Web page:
Tractor-Trailer Accidents: Federal and Georgia Laws and Regulations
Truck accidents have devastating effects. Having a Georgia truck accident lawyer on your side can at least ease the devastation. It doesn’t matter whether you’re hit by a truck owned by a Georgia company, or whether you’re hit by a truck belonging to an out-of-state company, you’ve been hit and you have questions. Our truck accident lawyers are here to help.
Tractor-trailers are big, heavy, and dangerous. For that reason, they’re governed by certain rules that do not apply to normal cars. A Georgia truck accident lawyer handling a tractor-trailer case must understand both the state laws that apply to all motor vehicles and the federal laws that apply specifically to tractor-trailer companies.
Motor Carrier Safety Regulations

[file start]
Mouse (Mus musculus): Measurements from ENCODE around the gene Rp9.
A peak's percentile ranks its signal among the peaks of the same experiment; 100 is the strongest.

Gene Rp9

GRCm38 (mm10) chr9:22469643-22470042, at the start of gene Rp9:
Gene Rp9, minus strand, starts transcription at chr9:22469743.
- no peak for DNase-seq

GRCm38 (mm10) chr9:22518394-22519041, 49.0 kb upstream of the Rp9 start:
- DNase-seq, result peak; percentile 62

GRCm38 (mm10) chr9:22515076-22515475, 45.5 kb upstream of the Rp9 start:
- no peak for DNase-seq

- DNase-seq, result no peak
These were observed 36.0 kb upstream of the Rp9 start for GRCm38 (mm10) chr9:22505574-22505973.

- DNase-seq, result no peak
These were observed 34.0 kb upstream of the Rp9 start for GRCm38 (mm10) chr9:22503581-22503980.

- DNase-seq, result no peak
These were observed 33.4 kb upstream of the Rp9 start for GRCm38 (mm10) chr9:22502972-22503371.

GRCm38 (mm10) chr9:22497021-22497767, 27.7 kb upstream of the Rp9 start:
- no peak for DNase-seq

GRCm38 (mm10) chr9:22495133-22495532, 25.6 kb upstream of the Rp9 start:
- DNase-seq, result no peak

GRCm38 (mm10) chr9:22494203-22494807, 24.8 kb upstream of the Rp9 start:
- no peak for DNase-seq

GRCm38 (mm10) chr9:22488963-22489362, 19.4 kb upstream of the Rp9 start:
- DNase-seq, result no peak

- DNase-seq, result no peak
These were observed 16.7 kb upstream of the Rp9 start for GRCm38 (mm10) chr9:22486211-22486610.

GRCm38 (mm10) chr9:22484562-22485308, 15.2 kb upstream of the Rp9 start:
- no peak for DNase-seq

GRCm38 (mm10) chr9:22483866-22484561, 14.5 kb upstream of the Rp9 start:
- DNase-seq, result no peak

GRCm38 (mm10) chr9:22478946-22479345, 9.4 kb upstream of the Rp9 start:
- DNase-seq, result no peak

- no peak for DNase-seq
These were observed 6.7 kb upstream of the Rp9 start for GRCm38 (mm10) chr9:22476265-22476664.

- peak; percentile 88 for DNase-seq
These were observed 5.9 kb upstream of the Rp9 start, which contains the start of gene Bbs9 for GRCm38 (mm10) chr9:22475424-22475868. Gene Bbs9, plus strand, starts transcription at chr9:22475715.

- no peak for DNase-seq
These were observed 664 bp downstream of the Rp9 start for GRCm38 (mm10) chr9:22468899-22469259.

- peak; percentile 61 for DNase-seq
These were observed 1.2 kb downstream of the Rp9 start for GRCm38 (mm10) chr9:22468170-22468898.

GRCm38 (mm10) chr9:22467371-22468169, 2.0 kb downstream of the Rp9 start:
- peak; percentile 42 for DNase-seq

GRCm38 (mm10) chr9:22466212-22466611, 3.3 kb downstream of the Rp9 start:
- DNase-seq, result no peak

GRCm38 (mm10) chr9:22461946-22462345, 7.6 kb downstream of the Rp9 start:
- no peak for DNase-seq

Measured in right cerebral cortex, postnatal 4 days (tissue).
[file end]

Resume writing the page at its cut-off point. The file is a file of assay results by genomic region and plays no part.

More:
In order to keep other drivers safe, tractor-trailer companies are regulated by the federal and state governments. The federal government’s rules are called the “Federal Motor Carrier Safety Regulations,” or “FMCSR” for short. The FMCSR apply to motor carriers operating in multiple states. Georgia has adopted essentially the same set of regulations and applied them to Georgia-only companies. Virtually all of the regulations are the same. The differences are mostly in name. For example, if a federal rule is called 49 CFR § 390.4, the Georgia rule is called “DPS 1-390.4.” The Georgia Department of Public Safety is the state agency responsible for enforcement of truck driving laws.